6. If you have pets, use a monthly flea treatment (see your veterinarian for recommendations).
  7. If you have a flea infestation, treat it promptly.

Friday, April 13, 2012

East Austin Garden Fair: A Passion for Plants

There's a lot going on this weekend, but I would like to invite you (if you're in the Central Texas area) to some buggy things I have going on.

First, there's the 6th Annual East Austin Garden Fair.  I'll have a booth to discuss "good" bugs and "bad" bugs, so bring samples and/ or your questions.  Here's the skinny on the details:

Saturday, April 14, 2012
10AM- 2PM
Zaragoza Recreation Center- 2608 E. Gonzales Street, Austin, TX

Texas AgriLife Extension Service and the City of Austin are partnering to present the East Austin Garden Fair.  This year's theme is "Grow Well- Grow Your Own", offering lots of information on creating your own garden space.  Informational and activity booths will be offered for adults and children on various topics such as composting, rainwater harvesting, school gardens, insects (including pests), nutrition and exercise to name a few.  Information will be available in both English & Spanish.  Attendees will be eligible for a free plant.

The event is open to the public and parking & admission are free.

Another place you can catch me is at the Austin Tenant's Council Housing Fair.  I will be talking about bed bugs.  This one you need to go online and register for the talk.  Here are the details for the housing fair:

Saturday, April 14, 2012
10AM- 2PM (I speak at 12:15 & 12:55)
1640B E. 2nd Street, Austin, TX

Update on the boy:

I hope that everyone had  a great Easter.  We took it easy at our house, but the boy had a great time!  Please notice that the all important cars were in the basket and eggs hidden in the car wash....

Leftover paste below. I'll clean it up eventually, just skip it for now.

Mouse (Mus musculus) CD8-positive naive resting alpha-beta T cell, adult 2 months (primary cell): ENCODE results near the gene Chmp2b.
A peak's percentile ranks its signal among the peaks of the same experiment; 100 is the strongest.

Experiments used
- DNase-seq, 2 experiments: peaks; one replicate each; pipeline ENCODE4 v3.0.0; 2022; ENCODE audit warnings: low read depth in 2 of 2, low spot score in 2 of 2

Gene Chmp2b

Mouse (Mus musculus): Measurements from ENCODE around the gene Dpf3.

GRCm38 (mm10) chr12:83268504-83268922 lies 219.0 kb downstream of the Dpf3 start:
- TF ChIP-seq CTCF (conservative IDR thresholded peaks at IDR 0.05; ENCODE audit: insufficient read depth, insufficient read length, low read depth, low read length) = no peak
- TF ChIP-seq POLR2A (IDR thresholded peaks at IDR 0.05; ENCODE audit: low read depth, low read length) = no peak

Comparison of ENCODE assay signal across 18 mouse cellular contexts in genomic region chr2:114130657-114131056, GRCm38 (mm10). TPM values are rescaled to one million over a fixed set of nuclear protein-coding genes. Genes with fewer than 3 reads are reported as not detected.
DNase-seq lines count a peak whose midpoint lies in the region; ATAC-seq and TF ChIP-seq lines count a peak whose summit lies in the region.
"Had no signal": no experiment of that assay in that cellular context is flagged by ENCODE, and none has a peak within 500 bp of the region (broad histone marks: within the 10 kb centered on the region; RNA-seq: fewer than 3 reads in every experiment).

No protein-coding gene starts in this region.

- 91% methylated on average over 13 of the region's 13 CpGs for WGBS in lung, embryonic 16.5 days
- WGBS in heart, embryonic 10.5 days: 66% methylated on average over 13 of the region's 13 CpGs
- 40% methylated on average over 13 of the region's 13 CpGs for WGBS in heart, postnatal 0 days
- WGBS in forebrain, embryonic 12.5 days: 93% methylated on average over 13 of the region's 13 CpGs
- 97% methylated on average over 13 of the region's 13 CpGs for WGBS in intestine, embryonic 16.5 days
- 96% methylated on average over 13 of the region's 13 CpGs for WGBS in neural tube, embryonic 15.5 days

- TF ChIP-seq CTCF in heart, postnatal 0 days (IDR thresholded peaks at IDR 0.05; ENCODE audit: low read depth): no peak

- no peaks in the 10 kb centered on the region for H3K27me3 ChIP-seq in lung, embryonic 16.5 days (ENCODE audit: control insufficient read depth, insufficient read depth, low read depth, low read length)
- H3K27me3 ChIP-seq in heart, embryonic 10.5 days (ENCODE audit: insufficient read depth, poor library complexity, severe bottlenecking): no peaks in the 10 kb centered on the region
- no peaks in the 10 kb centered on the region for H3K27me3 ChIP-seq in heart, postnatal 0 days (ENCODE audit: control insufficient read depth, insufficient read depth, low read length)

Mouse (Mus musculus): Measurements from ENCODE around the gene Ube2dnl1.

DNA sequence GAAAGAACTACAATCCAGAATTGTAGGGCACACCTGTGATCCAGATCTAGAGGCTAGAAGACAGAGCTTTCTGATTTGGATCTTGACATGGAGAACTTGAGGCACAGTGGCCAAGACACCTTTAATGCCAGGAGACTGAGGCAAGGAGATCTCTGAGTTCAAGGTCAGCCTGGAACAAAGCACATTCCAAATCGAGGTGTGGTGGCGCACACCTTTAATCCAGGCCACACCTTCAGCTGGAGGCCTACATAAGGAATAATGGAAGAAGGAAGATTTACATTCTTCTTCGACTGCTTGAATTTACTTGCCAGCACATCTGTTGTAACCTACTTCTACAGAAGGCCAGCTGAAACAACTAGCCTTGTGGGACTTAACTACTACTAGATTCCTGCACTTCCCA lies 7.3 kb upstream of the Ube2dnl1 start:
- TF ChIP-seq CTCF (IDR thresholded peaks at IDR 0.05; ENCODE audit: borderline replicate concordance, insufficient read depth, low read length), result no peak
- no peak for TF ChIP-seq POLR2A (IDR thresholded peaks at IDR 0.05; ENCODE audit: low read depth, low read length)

Friday, March 16, 2012

Treating fire ants in certain backyard situations

With the combination of rainfall and warm temperatures, fire ants are already taking a very active role this spring.  We have numerous mounds in the demonstration garden in front of our office- I was out there Monday treating- and I'm sorry to say that I have several in my yard as well.  I plan to treat them this weekend as I explained to the boy last night. 

While I was fixing dinner, the boy went into the backyard to look for "roly-polies".  After he harassed the cat, he called into me to come outside.  I went to see what was up and he pointed to the fire ant mound right next to the patio and said "Mommy, you need to get rid of those fire ants!"  I explained that I would treat them this weekend.  "But mommy, you need to treat them now!"  I reiterated that they would be treated this weekend and suggested that he should go play out in the yard where there aren't any fire ants. "Okay, I'll go play on my pirate ship!"  Problem solved and I got to continue with dinner.

I've had questions about how to treat fire ants in certain areas.  While broadcasting baits over an area is a great idea to save time and reduce chemical use by not having to locate and treat each individual mound, baits may not be the best choice in certain situations. 

When treating in vegetable gardens or landscapes that have food crops interspersed between other plants, if you want to use a bait, you need to choose wisely.  There is a spinosad bait product that you can use within vegetable gardens and it would also be a good option for landscapes with food crops sprinkled about. Other items that can be used in vegetable gardens would be d-limonene mound drenches or pyrethrin/ DE dust.  Some people choose to drench individual mounds with boiling water, but you must be careful handling the water as well as be aware that boiling water will kill any vegetation it comes into contact with.

Compost piles are another possibly puzzling area for fire ant treatment.  Some choose to leave the fire ants within the compost pile because they can help to aerate the compost by creating tunnels and chambers.  The downfalls of leaving fire ants in place would be that they may feed on other creatures that live within the compost pile and you would need to figure out what to do with the stinging possibility when want to apply the compost.  Another option would be to use boiling water to drench the fire ant area of the compost.  Boiling water may kill off some of the beneficial organisms with in the compost.  It is also possible to bait around the outside of the compost with the product of your choice.